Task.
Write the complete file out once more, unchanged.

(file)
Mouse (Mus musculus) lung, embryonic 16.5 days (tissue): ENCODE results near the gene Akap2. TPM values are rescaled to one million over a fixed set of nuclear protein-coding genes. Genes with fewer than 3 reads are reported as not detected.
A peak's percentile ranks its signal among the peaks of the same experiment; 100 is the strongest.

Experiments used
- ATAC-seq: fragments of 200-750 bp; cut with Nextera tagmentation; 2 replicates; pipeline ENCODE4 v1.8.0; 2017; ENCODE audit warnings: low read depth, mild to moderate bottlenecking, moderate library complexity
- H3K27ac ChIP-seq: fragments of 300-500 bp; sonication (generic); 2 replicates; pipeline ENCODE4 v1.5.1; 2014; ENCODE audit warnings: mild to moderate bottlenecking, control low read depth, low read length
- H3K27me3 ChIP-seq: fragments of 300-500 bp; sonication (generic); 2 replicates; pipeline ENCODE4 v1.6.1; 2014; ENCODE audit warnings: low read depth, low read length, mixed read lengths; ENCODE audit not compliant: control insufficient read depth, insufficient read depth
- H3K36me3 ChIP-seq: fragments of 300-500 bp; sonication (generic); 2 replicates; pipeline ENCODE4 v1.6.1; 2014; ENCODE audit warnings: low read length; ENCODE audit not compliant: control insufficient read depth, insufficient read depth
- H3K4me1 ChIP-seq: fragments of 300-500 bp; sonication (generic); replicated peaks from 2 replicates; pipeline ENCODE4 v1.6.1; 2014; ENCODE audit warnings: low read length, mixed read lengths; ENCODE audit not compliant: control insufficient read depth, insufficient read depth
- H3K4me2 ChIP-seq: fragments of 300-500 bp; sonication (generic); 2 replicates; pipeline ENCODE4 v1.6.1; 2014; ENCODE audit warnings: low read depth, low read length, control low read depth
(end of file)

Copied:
Mouse (Mus musculus) lung, embryonic 16.5 days (tissue): ENCODE results near the gene Akap2. TPM values are rescaled to one million over a fixed set of nuclear protein-coding genes. Genes with fewer than 3 reads are reported as not detected.
A peak's percentile ranks its signal among the peaks of the same experiment; 100 is the strongest.

Experiments used
- ATAC-seq: fragments of 200-750 bp; cut with Nextera tagmentation; 2 replicates; pipeline ENCODE4 v1.8.0; 2017; ENCODE audit warnings: low read depth, mild to moderate bottlenecking, moderate library complexity
- H3K27ac ChIP-seq: fragments of 300-500 bp; sonication (generic); 2 replicates; pipeline ENCODE4 v1.5.1; 2014; ENCODE audit warnings: mild to moderate bottlenecking, control low read depth, low read length
- H3K27me3 ChIP-seq: fragments of 300-500 bp; sonication (generic); 2 replicates; pipeline ENCODE4 v1.6.1; 2014; ENCODE audit warnings: low read depth, low read length, mixed read lengths; ENCODE audit not compliant: control insufficient read depth, insufficient read depth
- H3K36me3 ChIP-seq: fragments of 300-500 bp; sonication (generic); 2 replicates; pipeline ENCODE4 v1.6.1; 2014; ENCODE audit warnings: low read length; ENCODE audit not compliant: control insufficient read depth, insufficient read depth
- H3K4me1 ChIP-seq: fragments of 300-500 bp; sonication (generic); replicated peaks from 2 replicates; pipeline ENCODE4 v1.6.1; 2014; ENCODE audit warnings: low read length, mixed read lengths; ENCODE audit not compliant: control insufficient read depth, insufficient read depth
- H3K4me2 ChIP-seq: fragments of 300-500 bp; sonication (generic); 2 replicates; pipeline ENCODE4 v1.6.1; 2014; ENCODE audit warnings: low read depth, low read length, control low read depth